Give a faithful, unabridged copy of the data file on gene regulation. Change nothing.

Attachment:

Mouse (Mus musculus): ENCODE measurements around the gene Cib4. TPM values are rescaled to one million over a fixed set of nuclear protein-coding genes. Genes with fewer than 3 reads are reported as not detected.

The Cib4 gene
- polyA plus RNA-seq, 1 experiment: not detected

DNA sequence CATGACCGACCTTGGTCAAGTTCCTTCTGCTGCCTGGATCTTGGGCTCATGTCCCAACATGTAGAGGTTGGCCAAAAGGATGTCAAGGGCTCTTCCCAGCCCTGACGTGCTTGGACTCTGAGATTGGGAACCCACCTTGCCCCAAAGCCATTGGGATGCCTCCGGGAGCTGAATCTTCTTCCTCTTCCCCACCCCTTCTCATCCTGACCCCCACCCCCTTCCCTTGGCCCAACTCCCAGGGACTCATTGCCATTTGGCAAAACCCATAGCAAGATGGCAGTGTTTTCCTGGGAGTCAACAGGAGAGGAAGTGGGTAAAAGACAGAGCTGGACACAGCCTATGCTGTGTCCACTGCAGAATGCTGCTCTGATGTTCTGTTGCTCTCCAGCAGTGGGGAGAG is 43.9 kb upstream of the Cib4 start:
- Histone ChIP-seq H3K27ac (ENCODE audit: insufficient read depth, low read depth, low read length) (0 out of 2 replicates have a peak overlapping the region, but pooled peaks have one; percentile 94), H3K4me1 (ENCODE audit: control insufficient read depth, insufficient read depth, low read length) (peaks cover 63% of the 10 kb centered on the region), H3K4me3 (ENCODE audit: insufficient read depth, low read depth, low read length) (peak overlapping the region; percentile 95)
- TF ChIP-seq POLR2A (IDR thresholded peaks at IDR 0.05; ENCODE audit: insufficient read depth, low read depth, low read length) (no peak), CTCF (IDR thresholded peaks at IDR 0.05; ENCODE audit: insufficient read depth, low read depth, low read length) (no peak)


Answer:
Mouse (Mus musculus): ENCODE measurements around the gene Cib4. TPM values are rescaled to one million over a fixed set of nuclear protein-coding genes. Genes with fewer than 3 reads are reported as not detected.

The Cib4 gene
- polyA plus RNA-seq, 1 experiment: not detected

DNA sequence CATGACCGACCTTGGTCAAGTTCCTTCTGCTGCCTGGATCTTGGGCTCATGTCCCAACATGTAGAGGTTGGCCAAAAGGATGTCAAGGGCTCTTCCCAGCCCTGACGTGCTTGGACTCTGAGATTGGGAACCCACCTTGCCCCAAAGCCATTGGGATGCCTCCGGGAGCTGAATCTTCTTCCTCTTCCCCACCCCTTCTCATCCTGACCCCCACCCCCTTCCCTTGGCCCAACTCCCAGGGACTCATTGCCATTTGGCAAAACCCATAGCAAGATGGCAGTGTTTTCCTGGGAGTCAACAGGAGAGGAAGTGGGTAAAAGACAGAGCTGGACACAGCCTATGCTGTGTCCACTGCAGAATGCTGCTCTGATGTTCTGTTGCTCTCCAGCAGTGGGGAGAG is 43.9 kb upstream of the Cib4 start:
- Histone ChIP-seq H3K27ac (ENCODE audit: insufficient read depth, low read depth, low read length) (0 out of 2 replicates have a peak overlapping the region, but pooled peaks have one; percentile 94), H3K4me1 (ENCODE audit: control insufficient read depth, insufficient read depth, low read length) (peaks cover 63% of the 10 kb centered on the region), H3K4me3 (ENCODE audit: insufficient read depth, low read depth, low read length) (peak overlapping the region; percentile 95)
- TF ChIP-seq POLR2A (IDR thresholded peaks at IDR 0.05; ENCODE audit: insufficient read depth, low read depth, low read length) (no peak), CTCF (IDR thresholded peaks at IDR 0.05; ENCODE audit: insufficient read depth, low read depth, low read length) (no peak)